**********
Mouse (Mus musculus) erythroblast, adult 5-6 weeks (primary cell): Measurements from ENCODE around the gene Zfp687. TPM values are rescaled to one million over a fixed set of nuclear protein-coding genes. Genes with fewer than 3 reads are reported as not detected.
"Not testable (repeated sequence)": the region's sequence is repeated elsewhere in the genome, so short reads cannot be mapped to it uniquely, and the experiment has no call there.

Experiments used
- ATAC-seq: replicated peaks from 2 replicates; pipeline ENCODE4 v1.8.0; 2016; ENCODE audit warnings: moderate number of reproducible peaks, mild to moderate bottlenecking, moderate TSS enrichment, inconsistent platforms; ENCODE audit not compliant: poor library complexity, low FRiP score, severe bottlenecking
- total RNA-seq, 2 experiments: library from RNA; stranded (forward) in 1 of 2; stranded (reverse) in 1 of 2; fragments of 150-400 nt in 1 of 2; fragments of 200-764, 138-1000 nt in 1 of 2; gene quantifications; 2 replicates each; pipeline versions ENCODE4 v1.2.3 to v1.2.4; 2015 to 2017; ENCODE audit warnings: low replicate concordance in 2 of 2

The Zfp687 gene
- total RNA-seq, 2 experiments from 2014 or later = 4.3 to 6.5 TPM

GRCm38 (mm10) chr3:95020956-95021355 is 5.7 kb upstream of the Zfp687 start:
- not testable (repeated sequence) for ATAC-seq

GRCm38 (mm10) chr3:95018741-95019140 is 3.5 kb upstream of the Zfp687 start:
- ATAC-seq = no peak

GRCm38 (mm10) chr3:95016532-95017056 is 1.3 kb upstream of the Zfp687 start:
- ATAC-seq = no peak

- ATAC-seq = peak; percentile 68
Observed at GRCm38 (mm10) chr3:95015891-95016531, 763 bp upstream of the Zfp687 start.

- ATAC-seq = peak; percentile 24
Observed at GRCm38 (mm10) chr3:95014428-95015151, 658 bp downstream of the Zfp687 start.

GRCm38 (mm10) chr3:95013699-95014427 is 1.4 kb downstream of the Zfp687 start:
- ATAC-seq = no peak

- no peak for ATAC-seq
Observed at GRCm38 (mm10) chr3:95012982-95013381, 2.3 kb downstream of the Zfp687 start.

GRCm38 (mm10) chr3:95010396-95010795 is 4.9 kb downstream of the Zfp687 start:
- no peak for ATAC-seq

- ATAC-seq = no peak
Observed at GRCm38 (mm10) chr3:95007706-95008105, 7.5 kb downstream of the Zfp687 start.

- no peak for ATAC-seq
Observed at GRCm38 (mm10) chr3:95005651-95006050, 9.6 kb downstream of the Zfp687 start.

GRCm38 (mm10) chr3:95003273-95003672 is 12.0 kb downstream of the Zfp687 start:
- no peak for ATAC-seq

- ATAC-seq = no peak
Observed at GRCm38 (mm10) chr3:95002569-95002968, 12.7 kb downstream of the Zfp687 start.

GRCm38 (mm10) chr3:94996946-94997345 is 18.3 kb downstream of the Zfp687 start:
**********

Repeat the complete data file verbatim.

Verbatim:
Mouse (Mus musculus) erythroblast, adult 5-6 weeks (primary cell): Measurements from ENCODE around the gene Zfp687. TPM values are rescaled to one million over a fixed set of nuclear protein-coding genes. Genes with fewer than 3 reads are reported as not detected.
"Not testable (repeated sequence)": the region's sequence is repeated elsewhere in the genome, so short reads cannot be mapped to it uniquely, and the experiment has no call there.

Experiments used
- ATAC-seq: replicated peaks from 2 replicates; pipeline ENCODE4 v1.8.0; 2016; ENCODE audit warnings: moderate number of reproducible peaks, mild to moderate bottlenecking, moderate TSS enrichment, inconsistent platforms; ENCODE audit not compliant: poor library complexity, low FRiP score, severe bottlenecking
- total RNA-seq, 2 experiments: library from RNA; stranded (forward) in 1 of 2; stranded (reverse) in 1 of 2; fragments of 150-400 nt in 1 of 2; fragments of 200-764, 138-1000 nt in 1 of 2; gene quantifications; 2 replicates each; pipeline versions ENCODE4 v1.2.3 to v1.2.4; 2015 to 2017; ENCODE audit warnings: low replicate concordance in 2 of 2

The Zfp687 gene
- total RNA-seq, 2 experiments from 2014 or later = 4.3 to 6.5 TPM

GRCm38 (mm10) chr3:95020956-95021355 is 5.7 kb upstream of the Zfp687 start:
- not testable (repeated sequence) for ATAC-seq

GRCm38 (mm10) chr3:95018741-95019140 is 3.5 kb upstream of the Zfp687 start:
- ATAC-seq = no peak

GRCm38 (mm10) chr3:95016532-95017056 is 1.3 kb upstream of the Zfp687 start:
- ATAC-seq = no peak

- ATAC-seq = peak; percentile 68
Observed at GRCm38 (mm10) chr3:95015891-95016531, 763 bp upstream of the Zfp687 start.

- ATAC-seq = peak; percentile 24
Observed at GRCm38 (mm10) chr3:95014428-95015151, 658 bp downstream of the Zfp687 start.

GRCm38 (mm10) chr3:95013699-95014427 is 1.4 kb downstream of the Zfp687 start:
- ATAC-seq = no peak

- no peak for ATAC-seq
Observed at GRCm38 (mm10) chr3:95012982-95013381, 2.3 kb downstream of the Zfp687 start.

GRCm38 (mm10) chr3:95010396-95010795 is 4.9 kb downstream of the Zfp687 start:
- no peak for ATAC-seq

- ATAC-seq = no peak
Observed at GRCm38 (mm10) chr3:95007706-95008105, 7.5 kb downstream of the Zfp687 start.

- no peak for ATAC-seq
Observed at GRCm38 (mm10) chr3:95005651-95006050, 9.6 kb downstream of the Zfp687 start.

GRCm38 (mm10) chr3:95003273-95003672 is 12.0 kb downstream of the Zfp687 start:
- no peak for ATAC-seq

- ATAC-seq = no peak
Observed at GRCm38 (mm10) chr3:95002569-95002968, 12.7 kb downstream of the Zfp687 start.

GRCm38 (mm10) chr3:94996946-94997345 is 18.3 kb downstream of the Zfp687 start: